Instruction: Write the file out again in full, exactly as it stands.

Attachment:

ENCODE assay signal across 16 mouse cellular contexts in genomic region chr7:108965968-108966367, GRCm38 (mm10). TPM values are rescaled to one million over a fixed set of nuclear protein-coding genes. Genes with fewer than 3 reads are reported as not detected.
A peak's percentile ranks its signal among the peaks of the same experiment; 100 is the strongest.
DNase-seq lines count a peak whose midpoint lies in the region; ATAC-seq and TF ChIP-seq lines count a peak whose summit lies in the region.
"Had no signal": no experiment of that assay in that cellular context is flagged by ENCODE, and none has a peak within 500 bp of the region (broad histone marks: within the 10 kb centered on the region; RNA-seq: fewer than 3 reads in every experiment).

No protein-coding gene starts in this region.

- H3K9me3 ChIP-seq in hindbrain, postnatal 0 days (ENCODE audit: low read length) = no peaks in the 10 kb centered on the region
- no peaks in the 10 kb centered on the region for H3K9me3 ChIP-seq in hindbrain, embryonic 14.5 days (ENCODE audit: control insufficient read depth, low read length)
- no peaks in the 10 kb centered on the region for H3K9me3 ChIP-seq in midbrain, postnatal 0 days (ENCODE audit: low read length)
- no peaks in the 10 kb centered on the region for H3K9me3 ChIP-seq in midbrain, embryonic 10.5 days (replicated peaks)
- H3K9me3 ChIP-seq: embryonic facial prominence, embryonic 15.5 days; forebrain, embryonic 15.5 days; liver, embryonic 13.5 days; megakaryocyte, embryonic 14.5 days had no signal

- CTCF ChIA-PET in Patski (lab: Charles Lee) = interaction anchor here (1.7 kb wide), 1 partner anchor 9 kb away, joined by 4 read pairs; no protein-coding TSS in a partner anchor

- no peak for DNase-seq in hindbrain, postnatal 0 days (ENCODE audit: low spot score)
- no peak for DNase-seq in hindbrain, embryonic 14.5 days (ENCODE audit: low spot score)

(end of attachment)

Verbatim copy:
ENCODE assay signal across 16 mouse cellular contexts in genomic region chr7:108965968-108966367, GRCm38 (mm10). TPM values are rescaled to one million over a fixed set of nuclear protein-coding genes. Genes with fewer than 3 reads are reported as not detected.
A peak's percentile ranks its signal among the peaks of the same experiment; 100 is the strongest.
DNase-seq lines count a peak whose midpoint lies in the region; ATAC-seq and TF ChIP-seq lines count a peak whose summit lies in the region.
"Had no signal": no experiment of that assay in that cellular context is flagged by ENCODE, and none has a peak within 500 bp of the region (broad histone marks: within the 10 kb centered on the region; RNA-seq: fewer than 3 reads in every experiment).

No protein-coding gene starts in this region.

- H3K9me3 ChIP-seq in hindbrain, postnatal 0 days (ENCODE audit: low read length) = no peaks in the 10 kb centered on the region
- no peaks in the 10 kb centered on the region for H3K9me3 ChIP-seq in hindbrain, embryonic 14.5 days (ENCODE audit: control insufficient read depth, low read length)
- no peaks in the 10 kb centered on the region for H3K9me3 ChIP-seq in midbrain, postnatal 0 days (ENCODE audit: low read length)
- no peaks in the 10 kb centered on the region for H3K9me3 ChIP-seq in midbrain, embryonic 10.5 days (replicated peaks)
- H3K9me3 ChIP-seq: embryonic facial prominence, embryonic 15.5 days; forebrain, embryonic 15.5 days; liver, embryonic 13.5 days; megakaryocyte, embryonic 14.5 days had no signal

- CTCF ChIA-PET in Patski (lab: Charles Lee) = interaction anchor here (1.7 kb wide), 1 partner anchor 9 kb away, joined by 4 read pairs; no protein-coding TSS in a partner anchor

- no peak for DNase-seq in hindbrain, postnatal 0 days (ENCODE audit: low spot score)
- no peak for DNase-seq in hindbrain, embryonic 14.5 days (ENCODE audit: low spot score)